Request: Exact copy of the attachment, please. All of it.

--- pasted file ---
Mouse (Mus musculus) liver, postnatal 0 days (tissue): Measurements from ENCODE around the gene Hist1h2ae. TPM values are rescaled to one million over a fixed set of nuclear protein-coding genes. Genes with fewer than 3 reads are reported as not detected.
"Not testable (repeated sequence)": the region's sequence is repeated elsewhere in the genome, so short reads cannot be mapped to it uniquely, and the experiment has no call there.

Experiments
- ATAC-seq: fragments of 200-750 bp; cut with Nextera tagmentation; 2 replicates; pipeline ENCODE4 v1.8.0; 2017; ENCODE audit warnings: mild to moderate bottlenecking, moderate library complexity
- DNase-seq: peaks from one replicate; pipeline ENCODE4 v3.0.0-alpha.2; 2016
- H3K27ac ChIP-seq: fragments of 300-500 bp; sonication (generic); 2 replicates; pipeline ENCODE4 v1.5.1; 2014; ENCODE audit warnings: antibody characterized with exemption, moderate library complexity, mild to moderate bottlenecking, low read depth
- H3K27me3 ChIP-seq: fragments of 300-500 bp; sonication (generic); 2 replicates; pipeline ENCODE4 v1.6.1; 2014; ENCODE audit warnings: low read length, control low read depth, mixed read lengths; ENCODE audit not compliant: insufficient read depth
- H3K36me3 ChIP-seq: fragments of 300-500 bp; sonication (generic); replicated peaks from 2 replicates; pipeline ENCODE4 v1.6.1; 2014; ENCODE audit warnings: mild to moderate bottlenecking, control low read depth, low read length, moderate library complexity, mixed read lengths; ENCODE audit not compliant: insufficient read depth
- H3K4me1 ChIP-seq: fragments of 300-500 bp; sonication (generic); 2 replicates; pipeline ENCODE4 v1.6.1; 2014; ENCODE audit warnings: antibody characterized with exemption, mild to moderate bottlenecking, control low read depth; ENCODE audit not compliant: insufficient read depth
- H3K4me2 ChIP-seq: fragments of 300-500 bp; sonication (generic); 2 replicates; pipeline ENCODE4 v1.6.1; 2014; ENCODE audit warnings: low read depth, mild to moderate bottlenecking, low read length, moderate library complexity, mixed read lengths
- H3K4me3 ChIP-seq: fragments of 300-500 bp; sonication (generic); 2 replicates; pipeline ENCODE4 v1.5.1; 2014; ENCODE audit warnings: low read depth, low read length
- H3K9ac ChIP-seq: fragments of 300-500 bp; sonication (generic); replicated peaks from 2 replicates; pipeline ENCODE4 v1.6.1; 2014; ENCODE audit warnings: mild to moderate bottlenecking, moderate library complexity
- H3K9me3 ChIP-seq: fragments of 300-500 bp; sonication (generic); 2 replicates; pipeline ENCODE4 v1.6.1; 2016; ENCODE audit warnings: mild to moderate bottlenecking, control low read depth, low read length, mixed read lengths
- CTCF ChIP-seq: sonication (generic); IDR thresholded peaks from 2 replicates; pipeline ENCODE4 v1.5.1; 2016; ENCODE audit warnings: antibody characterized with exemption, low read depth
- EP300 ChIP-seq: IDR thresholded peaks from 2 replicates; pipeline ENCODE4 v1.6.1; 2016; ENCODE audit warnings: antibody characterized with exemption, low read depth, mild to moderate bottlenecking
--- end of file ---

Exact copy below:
Mouse (Mus musculus) liver, postnatal 0 days (tissue): Measurements from ENCODE around the gene Hist1h2ae. TPM values are rescaled to one million over a fixed set of nuclear protein-coding genes. Genes with fewer than 3 reads are reported as not detected.
"Not testable (repeated sequence)": the region's sequence is repeated elsewhere in the genome, so short reads cannot be mapped to it uniquely, and the experiment has no call there.

Experiments
- ATAC-seq: fragments of 200-750 bp; cut with Nextera tagmentation; 2 replicates; pipeline ENCODE4 v1.8.0; 2017; ENCODE audit warnings: mild to moderate bottlenecking, moderate library complexity
- DNase-seq: peaks from one replicate; pipeline ENCODE4 v3.0.0-alpha.2; 2016
- H3K27ac ChIP-seq: fragments of 300-500 bp; sonication (generic); 2 replicates; pipeline ENCODE4 v1.5.1; 2014; ENCODE audit warnings: antibody characterized with exemption, moderate library complexity, mild to moderate bottlenecking, low read depth
- H3K27me3 ChIP-seq: fragments of 300-500 bp; sonication (generic); 2 replicates; pipeline ENCODE4 v1.6.1; 2014; ENCODE audit warnings: low read length, control low read depth, mixed read lengths; ENCODE audit not compliant: insufficient read depth
- H3K36me3 ChIP-seq: fragments of 300-500 bp; sonication (generic); replicated peaks from 2 replicates; pipeline ENCODE4 v1.6.1; 2014; ENCODE audit warnings: mild to moderate bottlenecking, control low read depth, low read length, moderate library complexity, mixed read lengths; ENCODE audit not compliant: insufficient read depth
- H3K4me1 ChIP-seq: fragments of 300-500 bp; sonication (generic); 2 replicates; pipeline ENCODE4 v1.6.1; 2014; ENCODE audit warnings: antibody characterized with exemption, mild to moderate bottlenecking, control low read depth; ENCODE audit not compliant: insufficient read depth
- H3K4me2 ChIP-seq: fragments of 300-500 bp; sonication (generic); 2 replicates; pipeline ENCODE4 v1.6.1; 2014; ENCODE audit warnings: low read depth, mild to moderate bottlenecking, low read length, moderate library complexity, mixed read lengths
- H3K4me3 ChIP-seq: fragments of 300-500 bp; sonication (generic); 2 replicates; pipeline ENCODE4 v1.5.1; 2014; ENCODE audit warnings: low read depth, low read length
- H3K9ac ChIP-seq: fragments of 300-500 bp; sonication (generic); replicated peaks from 2 replicates; pipeline ENCODE4 v1.6.1; 2014; ENCODE audit warnings: mild to moderate bottlenecking, moderate library complexity
- H3K9me3 ChIP-seq: fragments of 300-500 bp; sonication (generic); 2 replicates; pipeline ENCODE4 v1.6.1; 2016; ENCODE audit warnings: mild to moderate bottlenecking, control low read depth, low read length, mixed read lengths
- CTCF ChIP-seq: sonication (generic); IDR thresholded peaks from 2 replicates; pipeline ENCODE4 v1.5.1; 2016; ENCODE audit warnings: antibody characterized with exemption, low read depth
- EP300 ChIP-seq: IDR thresholded peaks from 2 replicates; pipeline ENCODE4 v1.6.1; 2016; ENCODE audit warnings: antibody characterized with exemption, low read depth, mild to moderate bottlenecking